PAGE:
An unsecured boat loan doesn’t use the boat or anything else as collateral. Without that backing, rates on unsecured loans may be higher and terms shorter.
You may not lose your boat if you default on an unsecured loan, but you’ll still face consequences, including a damaged credit score and wage garnishment if the lender takes you to court.
Where to get a boat loan
When considering boat loans from different lenders, use the loan’s annual percentage rate, which includes the interest rate plus fees, to compare costs and payments that fit your budget.
1. Arranging financing through your boat dealer
This is usually the best bet. Boat dealers set up boat loans every day, so you’ll be working with someone who knows the ropes, has established relationships with lenders, and also wants to make the entire transaction happen as quickly and seamlessly as possible. They can usually help with some recommendations for setting up insurance, too.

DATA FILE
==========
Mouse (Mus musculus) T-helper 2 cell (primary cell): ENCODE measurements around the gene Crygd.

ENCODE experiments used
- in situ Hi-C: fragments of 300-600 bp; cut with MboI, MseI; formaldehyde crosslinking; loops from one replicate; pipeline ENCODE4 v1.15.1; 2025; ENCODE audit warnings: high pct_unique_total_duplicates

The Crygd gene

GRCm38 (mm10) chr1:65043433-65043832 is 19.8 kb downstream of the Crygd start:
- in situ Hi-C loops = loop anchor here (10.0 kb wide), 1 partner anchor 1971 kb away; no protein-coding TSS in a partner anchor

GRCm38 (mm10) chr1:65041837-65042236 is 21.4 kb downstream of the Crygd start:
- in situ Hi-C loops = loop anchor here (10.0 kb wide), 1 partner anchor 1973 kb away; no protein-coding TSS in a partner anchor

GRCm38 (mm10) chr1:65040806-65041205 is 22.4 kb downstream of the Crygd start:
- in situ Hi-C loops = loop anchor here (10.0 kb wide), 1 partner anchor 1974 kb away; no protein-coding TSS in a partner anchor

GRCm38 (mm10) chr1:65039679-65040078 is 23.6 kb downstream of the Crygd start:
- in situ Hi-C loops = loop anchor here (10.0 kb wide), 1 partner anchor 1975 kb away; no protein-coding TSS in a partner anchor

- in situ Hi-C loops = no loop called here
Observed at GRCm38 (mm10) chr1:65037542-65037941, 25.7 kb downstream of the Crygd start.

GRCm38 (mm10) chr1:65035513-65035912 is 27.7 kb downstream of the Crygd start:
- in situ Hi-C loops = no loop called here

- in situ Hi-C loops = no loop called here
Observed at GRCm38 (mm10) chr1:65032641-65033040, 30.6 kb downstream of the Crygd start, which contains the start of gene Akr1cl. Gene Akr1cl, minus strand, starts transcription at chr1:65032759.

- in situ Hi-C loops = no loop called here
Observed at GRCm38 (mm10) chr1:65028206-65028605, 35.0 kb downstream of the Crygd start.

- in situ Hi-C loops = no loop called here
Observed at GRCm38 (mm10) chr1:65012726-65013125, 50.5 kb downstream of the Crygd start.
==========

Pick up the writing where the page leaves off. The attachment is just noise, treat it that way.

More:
2. Get a loan from your bank
Some buyers who have a lot of equity in their home find it advantageous to take out a home equity loan or a second mortgage, either because they may get a lower interest rate or for tax purposes. Remember, however, that this will add some time and complexity to the transaction.
U.S. Bank has secured loans for both new and used boats, including sailboats, motorboats and yachts.
The bank sets a maximum loan amount of $150,000 for new boats and $99,999 for used boats. APRs range from 5.74% to 8.74% and include a rate discount of half a percentage point for borrowers who make automatic payments through a U.S. Bank checking account.
Wells Fargo offers secured loans up to $100,000 for new and used boats up to 26 feet long, including ski boats, pontoons and sailboats.